(RxWiki News) Signs of heart disease can be worrying at any age. A new study found that early signs of artery disease can signal more than just future heart problems in men.
This research found that men who had early signs of blood vessel problems were more likely to develop erectile dysfunction. Coronary artery calcium scores were the strongest indicator of long-term sexual function, the study authors found.
However, men with erectile dysfunction also had other signs of blood vessel disease in the carotid arteries.
The researchers said that men at risk of heart disease should eat a heart-healthy diet, exercise regularly and avoid smoking.
Erectile dysfunction may affect as many as 18 million men in the US, according to a 2007 study in the American Journal of Medicine. Erectile dysfunction occurs when a man is unable to get or maintain an erection sufficient for sexual activity.
David I. Feldman, BS, research assistant at the Ciccarone Center for the Prevention of Heart Disease at Johns Hopkins in Baltimore, MD, and colleagues studied 1,862 men for nine years. The men did not have a diagnosis or symptoms of heart disease at the time of the study.
Of the men in the study, 839 reported erectile dysfunction during the nine-year study period.
The research team looked for early signs that might indicate that heart disease would develop. These signs included plaque — a buildup of fatty material on the wall of an artery — stiffness of the arteries and calcium deposits in the arteries of the heart.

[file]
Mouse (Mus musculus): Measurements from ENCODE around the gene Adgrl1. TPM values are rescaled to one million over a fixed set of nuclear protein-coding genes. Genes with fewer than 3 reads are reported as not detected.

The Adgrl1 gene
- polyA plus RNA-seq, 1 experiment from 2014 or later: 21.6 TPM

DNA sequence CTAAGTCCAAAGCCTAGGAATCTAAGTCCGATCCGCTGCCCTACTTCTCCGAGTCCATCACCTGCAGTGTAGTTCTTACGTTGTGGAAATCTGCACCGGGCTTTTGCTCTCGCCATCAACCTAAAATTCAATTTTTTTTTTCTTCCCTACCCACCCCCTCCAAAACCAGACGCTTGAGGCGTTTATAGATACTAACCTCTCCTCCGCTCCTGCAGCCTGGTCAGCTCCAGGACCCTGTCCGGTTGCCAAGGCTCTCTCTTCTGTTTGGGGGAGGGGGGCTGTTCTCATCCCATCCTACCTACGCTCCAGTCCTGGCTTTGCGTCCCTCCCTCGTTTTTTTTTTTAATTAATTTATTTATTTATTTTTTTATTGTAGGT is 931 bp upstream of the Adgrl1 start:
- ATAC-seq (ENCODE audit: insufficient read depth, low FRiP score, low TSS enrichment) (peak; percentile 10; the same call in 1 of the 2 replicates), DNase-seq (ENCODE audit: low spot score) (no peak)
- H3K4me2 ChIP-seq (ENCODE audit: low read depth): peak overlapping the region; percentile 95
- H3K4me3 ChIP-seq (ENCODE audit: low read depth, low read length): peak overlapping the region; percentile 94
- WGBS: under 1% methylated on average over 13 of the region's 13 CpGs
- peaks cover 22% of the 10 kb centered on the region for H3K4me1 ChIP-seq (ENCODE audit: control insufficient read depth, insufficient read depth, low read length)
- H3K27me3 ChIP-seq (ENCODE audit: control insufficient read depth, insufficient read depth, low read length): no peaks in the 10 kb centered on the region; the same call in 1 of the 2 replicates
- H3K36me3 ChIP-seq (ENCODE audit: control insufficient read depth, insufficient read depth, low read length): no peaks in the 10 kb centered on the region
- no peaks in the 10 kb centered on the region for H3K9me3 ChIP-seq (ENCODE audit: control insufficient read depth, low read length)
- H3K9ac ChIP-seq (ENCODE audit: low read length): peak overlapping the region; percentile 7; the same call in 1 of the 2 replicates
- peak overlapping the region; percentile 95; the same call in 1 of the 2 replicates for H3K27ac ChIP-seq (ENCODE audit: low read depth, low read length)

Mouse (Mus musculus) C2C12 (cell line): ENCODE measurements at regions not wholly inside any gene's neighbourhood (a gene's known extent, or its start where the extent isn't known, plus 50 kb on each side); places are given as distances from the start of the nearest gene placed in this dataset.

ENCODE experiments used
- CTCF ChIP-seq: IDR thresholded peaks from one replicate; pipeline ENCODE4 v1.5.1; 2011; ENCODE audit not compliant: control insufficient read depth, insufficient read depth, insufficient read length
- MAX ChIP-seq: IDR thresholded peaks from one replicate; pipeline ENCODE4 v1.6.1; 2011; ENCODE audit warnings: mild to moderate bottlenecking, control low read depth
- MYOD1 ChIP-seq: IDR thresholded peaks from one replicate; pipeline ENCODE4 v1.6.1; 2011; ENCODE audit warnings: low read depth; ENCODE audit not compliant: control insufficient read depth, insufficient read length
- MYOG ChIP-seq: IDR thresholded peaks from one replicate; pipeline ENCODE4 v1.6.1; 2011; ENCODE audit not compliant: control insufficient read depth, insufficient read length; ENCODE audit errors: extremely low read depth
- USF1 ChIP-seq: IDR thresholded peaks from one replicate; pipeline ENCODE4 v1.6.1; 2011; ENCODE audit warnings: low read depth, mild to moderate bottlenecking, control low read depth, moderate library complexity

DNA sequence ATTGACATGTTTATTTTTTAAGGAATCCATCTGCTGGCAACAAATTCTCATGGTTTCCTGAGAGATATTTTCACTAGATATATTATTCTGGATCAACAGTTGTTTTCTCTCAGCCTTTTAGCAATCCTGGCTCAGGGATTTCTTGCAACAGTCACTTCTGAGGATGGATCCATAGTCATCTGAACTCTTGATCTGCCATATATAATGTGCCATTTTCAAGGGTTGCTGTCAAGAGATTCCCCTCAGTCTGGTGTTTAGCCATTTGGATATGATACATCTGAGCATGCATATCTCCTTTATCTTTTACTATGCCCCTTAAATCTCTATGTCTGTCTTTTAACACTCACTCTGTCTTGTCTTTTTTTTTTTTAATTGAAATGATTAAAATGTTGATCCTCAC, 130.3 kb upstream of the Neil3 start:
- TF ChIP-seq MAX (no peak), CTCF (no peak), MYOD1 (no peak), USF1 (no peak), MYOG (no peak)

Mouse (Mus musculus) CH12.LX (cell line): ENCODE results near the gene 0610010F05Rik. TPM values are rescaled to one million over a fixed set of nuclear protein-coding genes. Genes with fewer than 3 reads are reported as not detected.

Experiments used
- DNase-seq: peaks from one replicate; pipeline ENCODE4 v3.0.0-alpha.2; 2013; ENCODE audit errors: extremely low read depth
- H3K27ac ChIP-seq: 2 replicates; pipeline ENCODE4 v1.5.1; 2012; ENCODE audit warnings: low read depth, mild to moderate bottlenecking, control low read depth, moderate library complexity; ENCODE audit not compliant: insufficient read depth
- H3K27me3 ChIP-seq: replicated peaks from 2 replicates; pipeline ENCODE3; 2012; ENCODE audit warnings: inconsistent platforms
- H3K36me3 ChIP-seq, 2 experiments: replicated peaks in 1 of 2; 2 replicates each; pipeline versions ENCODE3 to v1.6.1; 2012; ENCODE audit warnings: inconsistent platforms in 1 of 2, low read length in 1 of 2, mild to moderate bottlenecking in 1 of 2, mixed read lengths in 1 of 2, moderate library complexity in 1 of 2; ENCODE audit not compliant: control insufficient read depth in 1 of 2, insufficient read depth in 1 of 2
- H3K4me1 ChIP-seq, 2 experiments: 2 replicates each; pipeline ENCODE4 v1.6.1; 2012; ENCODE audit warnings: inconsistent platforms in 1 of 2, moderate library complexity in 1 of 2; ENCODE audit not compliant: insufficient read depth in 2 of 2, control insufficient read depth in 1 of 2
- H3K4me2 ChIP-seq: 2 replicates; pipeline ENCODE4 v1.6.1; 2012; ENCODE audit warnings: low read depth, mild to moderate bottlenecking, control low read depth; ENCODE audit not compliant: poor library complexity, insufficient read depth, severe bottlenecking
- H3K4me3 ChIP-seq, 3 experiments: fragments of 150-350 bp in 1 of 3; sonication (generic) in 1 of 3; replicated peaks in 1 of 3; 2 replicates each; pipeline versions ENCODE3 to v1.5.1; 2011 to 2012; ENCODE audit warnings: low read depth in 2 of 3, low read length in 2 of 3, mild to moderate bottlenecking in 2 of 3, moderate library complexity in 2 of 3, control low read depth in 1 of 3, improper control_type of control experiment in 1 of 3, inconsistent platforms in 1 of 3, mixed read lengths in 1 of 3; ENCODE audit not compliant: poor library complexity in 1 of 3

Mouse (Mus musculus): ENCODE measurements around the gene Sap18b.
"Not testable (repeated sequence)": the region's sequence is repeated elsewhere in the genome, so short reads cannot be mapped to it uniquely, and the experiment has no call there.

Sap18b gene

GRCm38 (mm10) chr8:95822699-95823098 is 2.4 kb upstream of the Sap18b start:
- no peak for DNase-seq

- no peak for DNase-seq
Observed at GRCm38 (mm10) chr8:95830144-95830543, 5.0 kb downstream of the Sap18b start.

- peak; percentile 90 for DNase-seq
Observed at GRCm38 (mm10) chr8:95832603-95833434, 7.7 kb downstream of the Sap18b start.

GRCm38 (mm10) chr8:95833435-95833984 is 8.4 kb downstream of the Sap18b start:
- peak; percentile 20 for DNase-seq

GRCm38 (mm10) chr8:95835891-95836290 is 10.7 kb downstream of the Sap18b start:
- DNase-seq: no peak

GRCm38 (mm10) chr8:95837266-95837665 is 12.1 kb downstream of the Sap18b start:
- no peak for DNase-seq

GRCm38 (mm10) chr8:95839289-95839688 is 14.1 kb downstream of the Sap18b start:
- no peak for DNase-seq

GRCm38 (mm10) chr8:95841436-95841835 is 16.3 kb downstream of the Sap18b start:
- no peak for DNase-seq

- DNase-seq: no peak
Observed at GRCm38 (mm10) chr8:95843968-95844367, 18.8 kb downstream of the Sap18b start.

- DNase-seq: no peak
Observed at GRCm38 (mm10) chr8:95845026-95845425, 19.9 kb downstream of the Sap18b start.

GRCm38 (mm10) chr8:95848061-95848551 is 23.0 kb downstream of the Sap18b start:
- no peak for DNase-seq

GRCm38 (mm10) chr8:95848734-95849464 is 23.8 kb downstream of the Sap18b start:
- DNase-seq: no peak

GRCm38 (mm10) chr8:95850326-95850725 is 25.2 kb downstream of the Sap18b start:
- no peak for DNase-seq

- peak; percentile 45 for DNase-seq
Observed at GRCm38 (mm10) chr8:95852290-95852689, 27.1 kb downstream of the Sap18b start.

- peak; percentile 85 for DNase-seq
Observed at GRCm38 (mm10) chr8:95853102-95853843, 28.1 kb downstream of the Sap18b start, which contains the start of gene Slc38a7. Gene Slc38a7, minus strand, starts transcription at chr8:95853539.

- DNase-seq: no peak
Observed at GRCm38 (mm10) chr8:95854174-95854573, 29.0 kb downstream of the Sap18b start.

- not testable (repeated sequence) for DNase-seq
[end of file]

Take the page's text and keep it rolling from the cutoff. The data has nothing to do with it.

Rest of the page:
The study authors also studied blood flow in different blood vessels. Finally, they studied whether men with multiple signs were more likely to develop erectile dysfunction.
Coronary artery calcium indicates calcium deposits in the arteries of the heart. It is measured in Agatston units. The study authors found that men who had coronary artery calcium scores higher than 100 Agatston units were 43 percent more likely to report erectile dysfunction than men with normal calcium scores.
Men who later had erectile dysfunction were at least twice as likely to have scores above 100 Agatston units when the study began.
The study authors ruled out other possible causes of erectile dysfunction, such as smoking. They also ruled out high cholesterol, obesity and diabetes.
“Erectile function can be a window into men’s overall health," Feldman said in a press release. "Erectile dysfunction and cardiovascular disease commonly coexist.”
This study was presented Nov. 18 at the American Heart Association Scientific Sessions 2014 in Chicago. Research presented at conferences may not have been peer-reviewed.
The authors disclosed no funding sources or conflicts of interest.